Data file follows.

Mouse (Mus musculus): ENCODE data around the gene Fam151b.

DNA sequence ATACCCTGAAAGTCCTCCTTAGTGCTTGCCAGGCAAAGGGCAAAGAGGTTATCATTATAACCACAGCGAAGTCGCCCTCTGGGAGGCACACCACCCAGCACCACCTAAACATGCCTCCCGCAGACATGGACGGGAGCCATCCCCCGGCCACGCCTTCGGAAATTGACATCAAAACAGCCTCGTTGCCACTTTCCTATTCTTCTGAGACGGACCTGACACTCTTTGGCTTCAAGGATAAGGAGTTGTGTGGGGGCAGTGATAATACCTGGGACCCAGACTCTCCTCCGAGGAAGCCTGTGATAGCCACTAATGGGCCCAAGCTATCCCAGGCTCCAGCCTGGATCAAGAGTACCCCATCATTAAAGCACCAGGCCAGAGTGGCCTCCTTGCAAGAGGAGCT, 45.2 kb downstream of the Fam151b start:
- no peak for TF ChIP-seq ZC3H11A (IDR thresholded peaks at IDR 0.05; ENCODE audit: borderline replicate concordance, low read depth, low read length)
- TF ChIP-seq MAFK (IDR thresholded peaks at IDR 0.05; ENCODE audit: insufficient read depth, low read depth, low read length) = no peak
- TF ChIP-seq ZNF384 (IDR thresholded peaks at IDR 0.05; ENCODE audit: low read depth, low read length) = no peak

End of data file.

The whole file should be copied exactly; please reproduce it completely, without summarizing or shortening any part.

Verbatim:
Mouse (Mus musculus): ENCODE data around the gene Fam151b.

DNA sequence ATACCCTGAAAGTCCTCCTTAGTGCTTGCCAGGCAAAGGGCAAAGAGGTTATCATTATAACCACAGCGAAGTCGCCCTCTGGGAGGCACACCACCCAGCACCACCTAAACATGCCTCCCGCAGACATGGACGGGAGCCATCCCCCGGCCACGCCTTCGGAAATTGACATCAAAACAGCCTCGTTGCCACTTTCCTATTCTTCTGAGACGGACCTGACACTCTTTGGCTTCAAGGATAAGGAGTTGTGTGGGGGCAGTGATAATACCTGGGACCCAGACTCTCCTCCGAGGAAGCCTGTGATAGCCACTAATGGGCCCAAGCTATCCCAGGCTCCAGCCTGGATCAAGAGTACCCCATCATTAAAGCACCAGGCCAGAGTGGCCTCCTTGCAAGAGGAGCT, 45.2 kb downstream of the Fam151b start:
- no peak for TF ChIP-seq ZC3H11A (IDR thresholded peaks at IDR 0.05; ENCODE audit: borderline replicate concordance, low read depth, low read length)
- TF ChIP-seq MAFK (IDR thresholded peaks at IDR 0.05; ENCODE audit: insufficient read depth, low read depth, low read length) = no peak
- TF ChIP-seq ZNF384 (IDR thresholded peaks at IDR 0.05; ENCODE audit: low read depth, low read length) = no peak